Ramsey County History magazine offers a wide variety of articles on the people, places and history of Ramsey County.
Volume 53, Number 2: Summer 2018
A St. Paul Artist Behind Enemy Lines: Carl Bohnen, World War I, and Americanism
Author: Steve Trimble
St. Paul artist Carl Bohnen (1872–1951) was an accomplished pencil-and-charcoal portrait artist. In 1914 a group of local, wealthy arts patrons underwrote the cost of sending Bohnen and his family to Germany so that he could study painting in oil. Shortly after the family settled in Munich, they found themselves stranded in a country that was at war with France and Great Britain. Despite the hardships and privations the Bohnens subsequently experienced, they coped and Carl was able to study and get occasional commissions. After the United States declared war on Germany in April 1917, Bohnen sought to leave Germany. Eventually the Bohnens were able to make their way to St. Paul in the summer of 1917, where they found themselves under suspicion for having been in Germany and for not being as pro-American as many in St. Paul demanded of their fellow citizens.
PDF of Trimble article
“Dr. Nellie:” One Physician’s Experience at the Front in the Great War
Author: Johannes R. Allert
Nellie N. Barsness (1873–1966) was the first woman from the state of Minnesota to graduate from the University of Minnesota’s medical school (1902). She then set up her practice St. Paul. After the United States declared war on Germany, Dr. Barsness sought to join the army’s Medical Reserve Corps or the American Red Cross. Neither organization would take female doctors; consequently in September 1918 she volunteered for service in the French Army via the Women’s Overseas Hospital U.S.A. She soon found herself treating patients of all kinds on the Western Front, many of whom were suffering from the effects of gas warfare. Following the Armistice in November, Dr. Barsness helped treat ailing patients in Nancy and Rheims. In September 1919, Dr. Barsness returned to St. Paul, resumed her medical practice, and was active in the community. Today her unselfish service is honored at the University with a medical scholarship for women.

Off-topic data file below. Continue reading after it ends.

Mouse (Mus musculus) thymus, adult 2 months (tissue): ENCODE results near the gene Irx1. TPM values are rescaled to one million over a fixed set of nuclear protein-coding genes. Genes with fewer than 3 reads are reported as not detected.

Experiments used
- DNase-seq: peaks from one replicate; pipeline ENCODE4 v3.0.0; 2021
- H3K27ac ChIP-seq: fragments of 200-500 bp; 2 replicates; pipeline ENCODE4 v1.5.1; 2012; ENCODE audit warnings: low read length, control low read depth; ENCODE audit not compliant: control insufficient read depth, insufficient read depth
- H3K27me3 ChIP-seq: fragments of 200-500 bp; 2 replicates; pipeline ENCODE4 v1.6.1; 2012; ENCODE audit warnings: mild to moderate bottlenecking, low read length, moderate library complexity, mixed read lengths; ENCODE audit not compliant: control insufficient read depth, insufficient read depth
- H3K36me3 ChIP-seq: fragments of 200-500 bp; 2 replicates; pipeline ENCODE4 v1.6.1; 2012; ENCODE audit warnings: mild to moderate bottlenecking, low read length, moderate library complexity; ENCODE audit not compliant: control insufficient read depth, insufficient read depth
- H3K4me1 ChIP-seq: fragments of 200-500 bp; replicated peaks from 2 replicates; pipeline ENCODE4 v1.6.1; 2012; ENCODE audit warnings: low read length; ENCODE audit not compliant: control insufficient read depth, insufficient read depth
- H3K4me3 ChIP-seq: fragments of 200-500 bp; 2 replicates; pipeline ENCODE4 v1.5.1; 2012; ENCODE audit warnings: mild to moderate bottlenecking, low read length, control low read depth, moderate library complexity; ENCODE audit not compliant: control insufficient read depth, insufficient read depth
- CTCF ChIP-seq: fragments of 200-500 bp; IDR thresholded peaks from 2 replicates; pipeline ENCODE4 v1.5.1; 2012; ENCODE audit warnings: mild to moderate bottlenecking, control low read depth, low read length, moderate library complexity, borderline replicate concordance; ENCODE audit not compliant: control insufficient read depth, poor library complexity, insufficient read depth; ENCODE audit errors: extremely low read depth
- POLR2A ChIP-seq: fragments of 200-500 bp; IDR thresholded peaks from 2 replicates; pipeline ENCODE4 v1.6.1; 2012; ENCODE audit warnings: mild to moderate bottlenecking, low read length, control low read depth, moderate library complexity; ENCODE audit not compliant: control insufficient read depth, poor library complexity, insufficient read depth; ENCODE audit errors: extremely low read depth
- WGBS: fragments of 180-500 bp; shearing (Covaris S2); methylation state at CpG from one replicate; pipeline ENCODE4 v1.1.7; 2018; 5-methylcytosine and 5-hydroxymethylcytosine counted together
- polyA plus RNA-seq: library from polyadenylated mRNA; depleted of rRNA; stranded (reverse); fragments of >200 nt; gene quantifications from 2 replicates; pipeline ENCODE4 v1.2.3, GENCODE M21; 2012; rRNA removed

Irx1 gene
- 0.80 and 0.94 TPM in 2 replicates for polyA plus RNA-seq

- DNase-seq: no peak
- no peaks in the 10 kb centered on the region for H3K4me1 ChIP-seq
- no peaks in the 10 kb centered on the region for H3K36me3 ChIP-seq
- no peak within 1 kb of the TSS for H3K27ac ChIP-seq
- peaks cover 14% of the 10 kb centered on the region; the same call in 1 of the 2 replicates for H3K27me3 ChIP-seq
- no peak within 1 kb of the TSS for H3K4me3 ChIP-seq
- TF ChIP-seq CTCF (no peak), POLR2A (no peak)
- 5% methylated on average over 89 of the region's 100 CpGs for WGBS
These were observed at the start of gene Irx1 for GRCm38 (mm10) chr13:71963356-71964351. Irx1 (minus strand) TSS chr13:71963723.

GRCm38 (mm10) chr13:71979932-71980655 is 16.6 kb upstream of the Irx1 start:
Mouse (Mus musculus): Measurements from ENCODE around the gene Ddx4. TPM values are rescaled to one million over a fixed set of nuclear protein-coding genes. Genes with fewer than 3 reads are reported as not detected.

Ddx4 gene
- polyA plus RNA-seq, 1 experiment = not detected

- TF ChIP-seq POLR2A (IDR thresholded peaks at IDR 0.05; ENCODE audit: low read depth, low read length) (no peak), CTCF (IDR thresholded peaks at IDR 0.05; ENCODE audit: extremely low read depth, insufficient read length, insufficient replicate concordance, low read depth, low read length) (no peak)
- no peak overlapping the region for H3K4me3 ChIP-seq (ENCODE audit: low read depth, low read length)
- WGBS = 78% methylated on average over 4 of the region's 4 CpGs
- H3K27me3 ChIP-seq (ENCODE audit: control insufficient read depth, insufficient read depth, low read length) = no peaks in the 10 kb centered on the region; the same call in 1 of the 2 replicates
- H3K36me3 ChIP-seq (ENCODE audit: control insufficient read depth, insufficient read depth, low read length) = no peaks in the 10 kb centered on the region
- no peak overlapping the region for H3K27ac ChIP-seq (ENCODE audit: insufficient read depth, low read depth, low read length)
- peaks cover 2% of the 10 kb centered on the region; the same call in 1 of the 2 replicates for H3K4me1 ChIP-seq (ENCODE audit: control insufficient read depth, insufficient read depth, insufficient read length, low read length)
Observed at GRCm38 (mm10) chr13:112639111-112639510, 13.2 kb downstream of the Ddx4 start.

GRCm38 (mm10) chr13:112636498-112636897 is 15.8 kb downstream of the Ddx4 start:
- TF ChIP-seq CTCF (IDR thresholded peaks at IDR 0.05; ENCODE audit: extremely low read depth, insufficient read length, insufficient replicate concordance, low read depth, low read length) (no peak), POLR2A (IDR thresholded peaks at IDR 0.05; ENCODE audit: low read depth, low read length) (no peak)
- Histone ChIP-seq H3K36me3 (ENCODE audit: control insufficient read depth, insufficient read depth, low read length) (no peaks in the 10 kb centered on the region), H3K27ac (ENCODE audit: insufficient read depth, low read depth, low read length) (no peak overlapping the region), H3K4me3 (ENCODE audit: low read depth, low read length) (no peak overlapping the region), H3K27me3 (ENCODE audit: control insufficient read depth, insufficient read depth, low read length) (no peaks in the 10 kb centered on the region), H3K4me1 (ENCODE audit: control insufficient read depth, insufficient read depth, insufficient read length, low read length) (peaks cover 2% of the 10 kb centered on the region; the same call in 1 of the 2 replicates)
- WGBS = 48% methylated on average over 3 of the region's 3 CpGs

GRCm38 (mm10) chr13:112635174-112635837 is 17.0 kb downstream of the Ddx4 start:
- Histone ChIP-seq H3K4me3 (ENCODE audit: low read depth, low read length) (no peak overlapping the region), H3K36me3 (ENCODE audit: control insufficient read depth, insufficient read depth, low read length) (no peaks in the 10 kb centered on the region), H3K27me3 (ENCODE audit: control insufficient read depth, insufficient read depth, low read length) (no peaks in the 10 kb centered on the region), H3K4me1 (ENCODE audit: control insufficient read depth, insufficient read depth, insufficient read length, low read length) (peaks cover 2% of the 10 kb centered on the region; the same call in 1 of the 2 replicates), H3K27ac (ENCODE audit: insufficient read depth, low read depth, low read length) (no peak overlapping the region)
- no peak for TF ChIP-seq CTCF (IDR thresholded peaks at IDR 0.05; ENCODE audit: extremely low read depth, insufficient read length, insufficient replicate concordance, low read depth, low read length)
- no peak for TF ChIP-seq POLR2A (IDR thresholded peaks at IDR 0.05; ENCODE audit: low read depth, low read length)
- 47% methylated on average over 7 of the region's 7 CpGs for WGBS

PDF of Allert article
“A Distinction Highly Prized and Not Easily Won:” Upholding the Amateur Ideal at the Minnesota Boat Club
Author: Sarah M. Risser
Established in 1870, the Minnesota Boat Club holds the distinction of being the first formal athletic association in the state. The Club soon wrestled with the question of the difference between a professional and an amateur rower. Initially it accepted the idea that an amateur rower’s livelihood was such that it prevented the individual from full-time training. This definition was compatible with their associated ideals of upright citizenship and superior social standing, In 1885, however, a seemingly harmless incident challenged this notion of amateur and when in 1895 the Club’s rowers had to compete against oarsmen from Canadian clubs whose livelihoods were based on farming, logging, and the like, the Club revised its definition of amateur to exclude anyone who earned a living by manual labor. Today’s rowers are all amateurs and the beauty of the sport is its own reward.
PDF of Risser article
This issue also contains the Ramsey County Historical Society FY 2017-2018 Annual Report
Ramsey County Historical Society FY 2017-2018 Annual Report
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